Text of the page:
Mark Binstock MD is the Associate Medical Information Officer for Mercy Health Systems. Dr. Binstock is a doctor with so many degrees and certifications that his work in the challenging area of Medical Informatics- an area that bridges clinical medicine with population health and payer-focused documentation- seems a natural fit. Even before specializing in OB/GYN, Dr. Binstock received a master’s degree in Public Health while obtaining his MD degree. Two years ago, he also became board certified in Medical Informatics, a specialty that entails its own course work, training and certification, including requirements for MOC.
A board-certified OB/GYN who was a department chair with a busy clinical schedule, Mark Binstock started to take on more responsibility in the emerging area of Medical Informatics. Initially working on the EPIC platform, he wanted to look at electronic medical records in a more academic way and to be able to incorporate his interest in population health. He completed a fellowship and took online courses for over 3 years, taking only 1 course per quarter because he was still running a department and taking care of patients as an OB/GYN. As he found his level of responsibility in the area of electronic medical records increasing, he decided that the pace of dividing his time and energy between clinical practice and Medical Informatics was not the right long term plan.
Now he has a full time position as the Associate Medical Information Officer with Mercy Health. He is certified as a builder in EPIC, but explains that a clinician’s time is better utilized in areas outside of coding. He specifically works with functionality, decision-making and population health as well as teaching clinical practices to optimize newly implemented EMR.
Medical Informatics is a subspecialty that requires course work and certification, as well as a prerequisite board certification in a specialty recognized by the American Board of Medical Specialties. Dr. Binstock views EMR as enabling organizations to close gaps in deficiencies in public health. He describes the data that is made available through EMR as a ‘bonanza.’
But, he definitely recognizes that clinicians have been largely ignored in the EMR experience- and not just because he was a busy clinician himself. His wife is a practicing internist, and therefore, she is the end user of everything he does. Dr. Binstock says that his wife has an ability to spot flaws in the system and is the ultimate user acceptance tester. He understands that the system was built to for payers, for the government, for meaningful use, for ICD-10, and for payment reform as well as to serve the many other hands in the pie of healthcare. He points out that the clinician is notably missing on that list of valued clients of EMR, and now there is a backlash. When asked his opinion about whether flaws in the EMR doctor experience will improve, he doesn’t pretend that it is easy or that it will happen overnight. He predicts that change in the area of Medical Informatics is most likely in the areas of bundled payments and commercial exchanges that will alter the premise of the billing side. He describes fixing flaws in the system as a huge undertaking largely due to the complexities of coding and the variation in medical specialties and he does not anticipate an ‘wow’ to the user experience. Perhaps because he is a physician himself and because he is married to a practicing physician, he is especially discerning and insightful about the nuances of the demands of EMR and how complex it is to resolve the varied demands.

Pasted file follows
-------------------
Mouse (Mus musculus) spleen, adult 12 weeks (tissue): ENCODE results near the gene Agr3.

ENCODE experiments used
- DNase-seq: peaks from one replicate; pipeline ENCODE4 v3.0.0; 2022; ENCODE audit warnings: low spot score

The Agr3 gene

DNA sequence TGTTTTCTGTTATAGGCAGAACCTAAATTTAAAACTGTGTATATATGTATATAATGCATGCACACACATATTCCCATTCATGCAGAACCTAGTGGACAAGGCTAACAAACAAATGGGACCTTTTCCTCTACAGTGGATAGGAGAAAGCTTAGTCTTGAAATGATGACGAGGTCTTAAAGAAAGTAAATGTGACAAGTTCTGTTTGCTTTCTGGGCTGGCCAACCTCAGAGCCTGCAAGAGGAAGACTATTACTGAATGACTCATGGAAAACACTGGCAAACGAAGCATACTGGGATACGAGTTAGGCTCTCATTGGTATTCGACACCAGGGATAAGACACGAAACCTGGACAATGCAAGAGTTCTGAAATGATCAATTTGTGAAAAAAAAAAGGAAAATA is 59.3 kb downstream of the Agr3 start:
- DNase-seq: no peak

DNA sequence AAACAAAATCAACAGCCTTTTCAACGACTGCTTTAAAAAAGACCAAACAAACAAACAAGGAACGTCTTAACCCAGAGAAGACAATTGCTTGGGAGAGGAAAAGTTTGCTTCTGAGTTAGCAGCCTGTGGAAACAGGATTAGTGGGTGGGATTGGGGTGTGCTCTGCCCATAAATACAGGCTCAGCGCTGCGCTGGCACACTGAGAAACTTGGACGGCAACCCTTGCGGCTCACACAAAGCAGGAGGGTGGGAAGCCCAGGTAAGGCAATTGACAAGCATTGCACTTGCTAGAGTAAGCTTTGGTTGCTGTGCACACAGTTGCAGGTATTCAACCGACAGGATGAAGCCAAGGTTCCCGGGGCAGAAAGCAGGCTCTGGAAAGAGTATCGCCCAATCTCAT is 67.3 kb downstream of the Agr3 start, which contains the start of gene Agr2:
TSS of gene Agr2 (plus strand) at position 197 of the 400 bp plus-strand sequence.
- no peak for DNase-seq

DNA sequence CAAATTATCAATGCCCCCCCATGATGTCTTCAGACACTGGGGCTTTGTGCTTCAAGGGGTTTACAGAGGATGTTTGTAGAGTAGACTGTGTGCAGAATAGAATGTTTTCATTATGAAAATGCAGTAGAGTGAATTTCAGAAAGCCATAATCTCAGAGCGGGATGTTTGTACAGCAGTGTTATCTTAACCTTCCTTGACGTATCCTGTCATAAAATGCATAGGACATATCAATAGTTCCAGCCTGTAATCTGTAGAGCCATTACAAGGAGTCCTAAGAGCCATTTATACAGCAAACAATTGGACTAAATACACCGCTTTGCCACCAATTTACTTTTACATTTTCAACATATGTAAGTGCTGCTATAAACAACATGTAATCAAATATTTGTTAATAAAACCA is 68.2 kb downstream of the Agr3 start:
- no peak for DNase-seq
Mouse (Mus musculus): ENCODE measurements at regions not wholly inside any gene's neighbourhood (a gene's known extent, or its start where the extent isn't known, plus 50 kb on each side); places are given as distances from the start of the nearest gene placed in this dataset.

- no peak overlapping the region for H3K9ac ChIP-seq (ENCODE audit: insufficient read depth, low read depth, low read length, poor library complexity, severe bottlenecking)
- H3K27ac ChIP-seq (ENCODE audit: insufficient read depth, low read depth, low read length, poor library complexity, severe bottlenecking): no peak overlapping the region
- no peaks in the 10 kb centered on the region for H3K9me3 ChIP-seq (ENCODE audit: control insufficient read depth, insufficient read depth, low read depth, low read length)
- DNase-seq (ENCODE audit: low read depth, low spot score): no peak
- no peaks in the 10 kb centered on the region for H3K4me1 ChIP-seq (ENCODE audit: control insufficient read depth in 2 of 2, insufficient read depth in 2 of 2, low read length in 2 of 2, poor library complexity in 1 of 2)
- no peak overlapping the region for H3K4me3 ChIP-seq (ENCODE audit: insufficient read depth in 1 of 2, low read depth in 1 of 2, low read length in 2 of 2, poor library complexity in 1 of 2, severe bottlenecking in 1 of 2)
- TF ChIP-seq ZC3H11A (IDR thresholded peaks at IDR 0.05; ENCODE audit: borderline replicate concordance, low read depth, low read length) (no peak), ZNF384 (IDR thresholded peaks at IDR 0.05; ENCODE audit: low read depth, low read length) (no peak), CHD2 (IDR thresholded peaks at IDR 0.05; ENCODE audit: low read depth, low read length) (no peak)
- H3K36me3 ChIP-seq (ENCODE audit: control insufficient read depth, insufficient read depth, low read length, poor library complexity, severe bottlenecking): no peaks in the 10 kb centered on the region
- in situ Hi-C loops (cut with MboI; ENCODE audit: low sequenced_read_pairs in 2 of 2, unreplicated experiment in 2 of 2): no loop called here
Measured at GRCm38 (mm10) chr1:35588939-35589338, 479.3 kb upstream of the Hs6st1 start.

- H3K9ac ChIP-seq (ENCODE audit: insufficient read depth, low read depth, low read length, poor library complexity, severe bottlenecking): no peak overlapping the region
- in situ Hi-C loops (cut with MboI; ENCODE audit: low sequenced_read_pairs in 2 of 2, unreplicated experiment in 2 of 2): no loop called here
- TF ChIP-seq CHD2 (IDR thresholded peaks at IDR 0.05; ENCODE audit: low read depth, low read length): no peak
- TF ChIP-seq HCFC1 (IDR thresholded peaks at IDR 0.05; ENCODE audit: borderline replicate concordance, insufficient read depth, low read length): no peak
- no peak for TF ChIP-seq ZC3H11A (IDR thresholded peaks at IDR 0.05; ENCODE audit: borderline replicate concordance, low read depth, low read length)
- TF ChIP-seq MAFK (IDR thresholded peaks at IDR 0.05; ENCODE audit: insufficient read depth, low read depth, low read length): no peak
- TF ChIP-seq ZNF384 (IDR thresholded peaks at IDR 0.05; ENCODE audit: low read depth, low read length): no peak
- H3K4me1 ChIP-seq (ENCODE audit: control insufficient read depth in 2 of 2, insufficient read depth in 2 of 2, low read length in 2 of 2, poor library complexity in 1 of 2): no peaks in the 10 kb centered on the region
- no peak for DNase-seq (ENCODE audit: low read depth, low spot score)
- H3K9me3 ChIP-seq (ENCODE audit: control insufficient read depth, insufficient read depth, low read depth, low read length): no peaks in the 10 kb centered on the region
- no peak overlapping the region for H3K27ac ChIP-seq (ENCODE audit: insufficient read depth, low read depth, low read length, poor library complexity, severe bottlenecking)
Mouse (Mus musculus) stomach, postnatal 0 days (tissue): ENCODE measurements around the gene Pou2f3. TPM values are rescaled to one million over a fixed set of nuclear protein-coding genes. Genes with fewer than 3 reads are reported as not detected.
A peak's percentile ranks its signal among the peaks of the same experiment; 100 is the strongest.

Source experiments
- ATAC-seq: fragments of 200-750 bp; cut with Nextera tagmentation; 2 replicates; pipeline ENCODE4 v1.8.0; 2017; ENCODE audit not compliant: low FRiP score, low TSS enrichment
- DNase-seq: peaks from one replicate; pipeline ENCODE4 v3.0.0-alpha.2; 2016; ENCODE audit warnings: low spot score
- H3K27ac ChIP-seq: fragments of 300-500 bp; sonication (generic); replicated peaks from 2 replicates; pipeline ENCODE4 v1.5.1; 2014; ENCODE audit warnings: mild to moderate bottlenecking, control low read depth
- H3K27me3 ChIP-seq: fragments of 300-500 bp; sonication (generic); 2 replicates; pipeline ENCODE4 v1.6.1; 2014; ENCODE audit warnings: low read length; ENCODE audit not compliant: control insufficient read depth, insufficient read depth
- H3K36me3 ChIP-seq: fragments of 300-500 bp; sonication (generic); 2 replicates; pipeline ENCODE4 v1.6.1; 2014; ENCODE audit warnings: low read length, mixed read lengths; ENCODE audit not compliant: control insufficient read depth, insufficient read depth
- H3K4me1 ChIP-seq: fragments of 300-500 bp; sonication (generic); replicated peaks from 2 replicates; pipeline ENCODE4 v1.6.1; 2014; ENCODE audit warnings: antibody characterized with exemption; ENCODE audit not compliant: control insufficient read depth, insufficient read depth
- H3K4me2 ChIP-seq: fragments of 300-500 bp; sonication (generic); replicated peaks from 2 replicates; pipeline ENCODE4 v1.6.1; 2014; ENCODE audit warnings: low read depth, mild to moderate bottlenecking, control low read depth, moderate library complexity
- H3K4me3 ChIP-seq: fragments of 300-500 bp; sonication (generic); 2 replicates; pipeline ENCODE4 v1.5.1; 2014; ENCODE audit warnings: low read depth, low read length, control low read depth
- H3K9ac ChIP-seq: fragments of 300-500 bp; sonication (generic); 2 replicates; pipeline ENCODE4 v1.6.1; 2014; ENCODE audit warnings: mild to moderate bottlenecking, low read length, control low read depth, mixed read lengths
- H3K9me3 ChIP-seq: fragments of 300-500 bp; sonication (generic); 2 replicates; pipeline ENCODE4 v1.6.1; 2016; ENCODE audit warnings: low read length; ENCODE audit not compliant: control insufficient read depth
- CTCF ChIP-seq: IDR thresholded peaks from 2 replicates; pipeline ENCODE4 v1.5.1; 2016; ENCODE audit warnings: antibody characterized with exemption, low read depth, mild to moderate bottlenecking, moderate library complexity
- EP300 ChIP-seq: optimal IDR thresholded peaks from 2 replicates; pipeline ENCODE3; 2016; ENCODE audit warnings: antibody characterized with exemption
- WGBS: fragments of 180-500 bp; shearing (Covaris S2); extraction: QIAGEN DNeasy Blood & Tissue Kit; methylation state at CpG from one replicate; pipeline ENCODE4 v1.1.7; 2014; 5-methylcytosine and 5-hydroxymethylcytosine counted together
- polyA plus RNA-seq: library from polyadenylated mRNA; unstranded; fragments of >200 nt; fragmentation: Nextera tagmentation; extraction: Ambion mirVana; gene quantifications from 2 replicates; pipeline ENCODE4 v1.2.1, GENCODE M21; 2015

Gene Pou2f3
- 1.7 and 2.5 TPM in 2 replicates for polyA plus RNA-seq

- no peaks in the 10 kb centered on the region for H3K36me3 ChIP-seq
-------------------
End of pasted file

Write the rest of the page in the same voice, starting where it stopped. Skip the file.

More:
Often traveling throughout Ohio and Kentucky for his work, Dr. Binstock believes that Medical Informatics has the potential to alter the future of population health through the data obtained. He explains that the effects of EMR could be significant in terms of the early detection of disease trends and overall disease prevention, an outcome that ultimately helps large groups of people.
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